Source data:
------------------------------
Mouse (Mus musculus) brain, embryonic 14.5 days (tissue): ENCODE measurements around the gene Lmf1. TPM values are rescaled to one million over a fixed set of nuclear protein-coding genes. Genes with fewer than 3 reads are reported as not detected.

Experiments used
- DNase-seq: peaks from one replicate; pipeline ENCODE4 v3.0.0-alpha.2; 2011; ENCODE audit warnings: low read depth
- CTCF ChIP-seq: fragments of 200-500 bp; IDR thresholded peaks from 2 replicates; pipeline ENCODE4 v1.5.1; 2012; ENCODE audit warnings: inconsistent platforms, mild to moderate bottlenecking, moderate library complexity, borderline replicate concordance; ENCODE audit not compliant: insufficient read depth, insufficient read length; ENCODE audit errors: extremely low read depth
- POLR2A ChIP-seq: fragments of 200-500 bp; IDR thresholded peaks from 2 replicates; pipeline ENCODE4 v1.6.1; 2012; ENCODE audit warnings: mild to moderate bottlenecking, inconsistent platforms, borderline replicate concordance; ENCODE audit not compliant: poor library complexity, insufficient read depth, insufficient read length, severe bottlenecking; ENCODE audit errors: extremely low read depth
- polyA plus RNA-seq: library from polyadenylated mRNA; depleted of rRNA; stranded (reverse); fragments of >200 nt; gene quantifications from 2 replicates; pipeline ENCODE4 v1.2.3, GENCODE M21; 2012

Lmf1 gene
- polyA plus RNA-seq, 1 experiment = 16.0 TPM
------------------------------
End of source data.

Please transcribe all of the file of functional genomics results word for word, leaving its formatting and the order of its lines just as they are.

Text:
Mouse (Mus musculus) brain, embryonic 14.5 days (tissue): ENCODE measurements around the gene Lmf1. TPM values are rescaled to one million over a fixed set of nuclear protein-coding genes. Genes with fewer than 3 reads are reported as not detected.

Experiments used
- DNase-seq: peaks from one replicate; pipeline ENCODE4 v3.0.0-alpha.2; 2011; ENCODE audit warnings: low read depth
- CTCF ChIP-seq: fragments of 200-500 bp; IDR thresholded peaks from 2 replicates; pipeline ENCODE4 v1.5.1; 2012; ENCODE audit warnings: inconsistent platforms, mild to moderate bottlenecking, moderate library complexity, borderline replicate concordance; ENCODE audit not compliant: insufficient read depth, insufficient read length; ENCODE audit errors: extremely low read depth
- POLR2A ChIP-seq: fragments of 200-500 bp; IDR thresholded peaks from 2 replicates; pipeline ENCODE4 v1.6.1; 2012; ENCODE audit warnings: mild to moderate bottlenecking, inconsistent platforms, borderline replicate concordance; ENCODE audit not compliant: poor library complexity, insufficient read depth, insufficient read length, severe bottlenecking; ENCODE audit errors: extremely low read depth
- polyA plus RNA-seq: library from polyadenylated mRNA; depleted of rRNA; stranded (reverse); fragments of >200 nt; gene quantifications from 2 replicates; pipeline ENCODE4 v1.2.3, GENCODE M21; 2012

Lmf1 gene
- polyA plus RNA-seq, 1 experiment = 16.0 TPM